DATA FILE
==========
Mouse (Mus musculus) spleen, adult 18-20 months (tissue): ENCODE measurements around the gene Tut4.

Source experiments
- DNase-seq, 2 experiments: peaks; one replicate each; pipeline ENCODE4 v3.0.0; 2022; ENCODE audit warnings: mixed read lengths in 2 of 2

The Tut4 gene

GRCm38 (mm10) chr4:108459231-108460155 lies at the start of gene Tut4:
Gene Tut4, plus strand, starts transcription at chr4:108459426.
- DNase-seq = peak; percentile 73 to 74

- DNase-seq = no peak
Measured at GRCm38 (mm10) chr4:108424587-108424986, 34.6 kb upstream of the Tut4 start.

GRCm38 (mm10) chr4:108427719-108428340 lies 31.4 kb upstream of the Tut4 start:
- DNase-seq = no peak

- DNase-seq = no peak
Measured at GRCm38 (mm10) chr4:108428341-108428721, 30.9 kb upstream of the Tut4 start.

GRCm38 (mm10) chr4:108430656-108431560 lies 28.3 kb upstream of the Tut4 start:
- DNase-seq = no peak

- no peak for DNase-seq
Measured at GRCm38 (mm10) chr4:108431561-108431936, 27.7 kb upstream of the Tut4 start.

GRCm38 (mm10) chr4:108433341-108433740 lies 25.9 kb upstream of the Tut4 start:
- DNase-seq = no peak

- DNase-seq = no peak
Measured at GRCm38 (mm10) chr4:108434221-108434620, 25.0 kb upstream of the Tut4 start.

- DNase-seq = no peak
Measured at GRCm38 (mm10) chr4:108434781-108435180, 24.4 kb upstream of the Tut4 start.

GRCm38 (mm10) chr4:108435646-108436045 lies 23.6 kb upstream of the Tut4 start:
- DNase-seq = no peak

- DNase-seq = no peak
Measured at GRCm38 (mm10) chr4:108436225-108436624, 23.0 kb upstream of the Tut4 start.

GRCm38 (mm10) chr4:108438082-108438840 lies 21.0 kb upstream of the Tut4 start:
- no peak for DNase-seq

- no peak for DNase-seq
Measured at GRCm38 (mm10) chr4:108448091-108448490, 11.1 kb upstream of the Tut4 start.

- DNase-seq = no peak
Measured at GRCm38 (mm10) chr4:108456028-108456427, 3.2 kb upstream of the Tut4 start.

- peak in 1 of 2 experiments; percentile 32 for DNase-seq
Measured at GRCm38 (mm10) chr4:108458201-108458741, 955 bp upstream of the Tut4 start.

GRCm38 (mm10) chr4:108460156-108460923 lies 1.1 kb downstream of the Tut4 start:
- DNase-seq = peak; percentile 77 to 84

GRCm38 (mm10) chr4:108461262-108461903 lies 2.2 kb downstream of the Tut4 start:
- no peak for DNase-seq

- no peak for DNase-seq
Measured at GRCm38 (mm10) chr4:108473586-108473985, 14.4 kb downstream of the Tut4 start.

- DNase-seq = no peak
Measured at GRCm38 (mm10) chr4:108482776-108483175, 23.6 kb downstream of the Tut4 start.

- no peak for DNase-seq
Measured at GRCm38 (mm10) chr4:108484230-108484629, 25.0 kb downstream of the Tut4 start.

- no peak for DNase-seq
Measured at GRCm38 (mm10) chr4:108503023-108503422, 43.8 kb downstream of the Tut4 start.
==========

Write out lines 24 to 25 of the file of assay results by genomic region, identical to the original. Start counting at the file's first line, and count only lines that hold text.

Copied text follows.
GRCm38 (mm10) chr4:108435646-108436045 lies 23.6 kb upstream of the Tut4 start:
- DNase-seq = no peak